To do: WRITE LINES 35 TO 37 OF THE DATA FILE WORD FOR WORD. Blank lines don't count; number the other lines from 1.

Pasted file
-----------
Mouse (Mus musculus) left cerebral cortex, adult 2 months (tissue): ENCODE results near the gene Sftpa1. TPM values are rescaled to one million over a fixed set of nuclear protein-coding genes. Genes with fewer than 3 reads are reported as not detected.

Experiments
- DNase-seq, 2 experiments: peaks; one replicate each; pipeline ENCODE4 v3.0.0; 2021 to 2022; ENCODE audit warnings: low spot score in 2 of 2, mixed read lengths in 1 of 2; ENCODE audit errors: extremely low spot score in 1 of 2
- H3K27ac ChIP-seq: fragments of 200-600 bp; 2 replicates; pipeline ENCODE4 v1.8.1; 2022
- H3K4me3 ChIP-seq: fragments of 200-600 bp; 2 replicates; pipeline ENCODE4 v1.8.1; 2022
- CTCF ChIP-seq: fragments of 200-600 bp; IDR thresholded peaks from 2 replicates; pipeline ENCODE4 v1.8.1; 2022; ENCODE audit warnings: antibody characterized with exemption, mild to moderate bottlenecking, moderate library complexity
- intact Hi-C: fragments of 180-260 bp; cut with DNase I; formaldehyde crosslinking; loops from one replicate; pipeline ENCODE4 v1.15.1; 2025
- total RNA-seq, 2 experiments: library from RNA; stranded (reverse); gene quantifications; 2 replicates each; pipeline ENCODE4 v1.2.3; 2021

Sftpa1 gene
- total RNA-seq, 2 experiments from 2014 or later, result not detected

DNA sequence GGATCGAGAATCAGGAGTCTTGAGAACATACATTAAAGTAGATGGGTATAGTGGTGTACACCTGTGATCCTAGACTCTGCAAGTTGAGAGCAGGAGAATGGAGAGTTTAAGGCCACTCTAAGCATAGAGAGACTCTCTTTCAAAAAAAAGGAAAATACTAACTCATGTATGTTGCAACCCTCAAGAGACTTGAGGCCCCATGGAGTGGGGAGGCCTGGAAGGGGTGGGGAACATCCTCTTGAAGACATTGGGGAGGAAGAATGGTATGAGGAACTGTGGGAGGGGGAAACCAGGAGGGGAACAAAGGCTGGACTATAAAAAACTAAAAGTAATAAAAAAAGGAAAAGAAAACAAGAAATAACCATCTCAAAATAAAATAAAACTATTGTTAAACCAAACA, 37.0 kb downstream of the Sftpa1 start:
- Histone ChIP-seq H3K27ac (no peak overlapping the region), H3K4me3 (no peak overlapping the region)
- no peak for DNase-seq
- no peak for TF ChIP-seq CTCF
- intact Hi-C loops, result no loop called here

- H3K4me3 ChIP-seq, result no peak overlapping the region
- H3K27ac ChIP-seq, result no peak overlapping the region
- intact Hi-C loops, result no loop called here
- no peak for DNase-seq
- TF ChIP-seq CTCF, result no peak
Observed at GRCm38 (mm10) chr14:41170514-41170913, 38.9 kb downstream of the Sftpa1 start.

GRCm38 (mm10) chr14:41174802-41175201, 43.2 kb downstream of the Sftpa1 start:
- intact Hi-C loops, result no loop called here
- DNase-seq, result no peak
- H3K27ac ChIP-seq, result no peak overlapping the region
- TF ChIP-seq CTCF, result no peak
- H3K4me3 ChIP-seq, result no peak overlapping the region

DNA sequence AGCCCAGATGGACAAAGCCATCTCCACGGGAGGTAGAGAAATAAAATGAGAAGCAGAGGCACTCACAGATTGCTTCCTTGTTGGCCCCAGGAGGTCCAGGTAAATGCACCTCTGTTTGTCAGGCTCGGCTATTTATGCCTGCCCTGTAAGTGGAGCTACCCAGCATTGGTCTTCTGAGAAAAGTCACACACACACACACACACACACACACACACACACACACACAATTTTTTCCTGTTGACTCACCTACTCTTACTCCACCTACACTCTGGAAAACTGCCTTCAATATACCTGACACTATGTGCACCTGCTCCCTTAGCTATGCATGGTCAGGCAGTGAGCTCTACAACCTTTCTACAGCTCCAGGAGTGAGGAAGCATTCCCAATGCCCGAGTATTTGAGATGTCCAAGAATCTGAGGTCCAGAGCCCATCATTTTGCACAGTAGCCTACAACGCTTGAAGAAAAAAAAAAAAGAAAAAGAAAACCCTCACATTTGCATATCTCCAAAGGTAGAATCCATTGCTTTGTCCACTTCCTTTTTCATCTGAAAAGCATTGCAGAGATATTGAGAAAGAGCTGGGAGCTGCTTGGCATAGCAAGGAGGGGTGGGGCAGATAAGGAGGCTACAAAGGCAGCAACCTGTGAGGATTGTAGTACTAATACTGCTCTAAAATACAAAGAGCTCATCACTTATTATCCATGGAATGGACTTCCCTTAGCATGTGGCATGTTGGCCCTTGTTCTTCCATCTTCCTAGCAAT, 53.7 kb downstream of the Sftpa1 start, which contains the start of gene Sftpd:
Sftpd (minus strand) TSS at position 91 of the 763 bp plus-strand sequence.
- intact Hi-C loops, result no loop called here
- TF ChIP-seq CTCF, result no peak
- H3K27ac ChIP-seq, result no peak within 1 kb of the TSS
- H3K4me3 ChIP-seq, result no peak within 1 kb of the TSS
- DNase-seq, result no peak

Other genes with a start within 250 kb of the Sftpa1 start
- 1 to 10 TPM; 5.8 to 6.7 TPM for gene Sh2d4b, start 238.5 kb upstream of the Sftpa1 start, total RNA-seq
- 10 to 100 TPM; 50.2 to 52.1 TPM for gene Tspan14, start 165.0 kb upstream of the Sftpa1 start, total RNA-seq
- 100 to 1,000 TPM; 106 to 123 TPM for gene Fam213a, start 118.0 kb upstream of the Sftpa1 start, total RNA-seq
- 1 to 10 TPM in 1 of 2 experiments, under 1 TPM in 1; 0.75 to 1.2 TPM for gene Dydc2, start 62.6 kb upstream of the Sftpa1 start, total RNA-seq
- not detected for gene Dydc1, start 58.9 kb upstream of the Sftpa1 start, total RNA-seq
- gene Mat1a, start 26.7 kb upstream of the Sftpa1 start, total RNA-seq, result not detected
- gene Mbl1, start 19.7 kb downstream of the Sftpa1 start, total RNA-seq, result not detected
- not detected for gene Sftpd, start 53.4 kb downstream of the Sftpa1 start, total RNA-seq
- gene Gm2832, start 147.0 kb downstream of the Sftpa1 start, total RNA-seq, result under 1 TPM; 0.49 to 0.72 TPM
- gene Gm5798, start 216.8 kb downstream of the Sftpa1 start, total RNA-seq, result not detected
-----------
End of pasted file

Other genes with a start within 250 kb of the Sftpa1 start
- 1 to 10 TPM; 5.8 to 6.7 TPM for gene Sh2d4b, start 238.5 kb upstream of the Sftpa1 start, total RNA-seq
- 10 to 100 TPM; 50.2 to 52.1 TPM for gene Tspan14, start 165.0 kb upstream of the Sftpa1 start, total RNA-seq